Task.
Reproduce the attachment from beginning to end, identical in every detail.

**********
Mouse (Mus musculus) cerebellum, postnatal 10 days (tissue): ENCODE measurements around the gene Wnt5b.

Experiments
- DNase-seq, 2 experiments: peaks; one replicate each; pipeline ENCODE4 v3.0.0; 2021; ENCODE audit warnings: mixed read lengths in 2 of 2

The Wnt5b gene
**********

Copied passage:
Mouse (Mus musculus) cerebellum, postnatal 10 days (tissue): ENCODE measurements around the gene Wnt5b.

Experiments
- DNase-seq, 2 experiments: peaks; one replicate each; pipeline ENCODE4 v3.0.0; 2021; ENCODE audit warnings: mixed read lengths in 2 of 2

The Wnt5b gene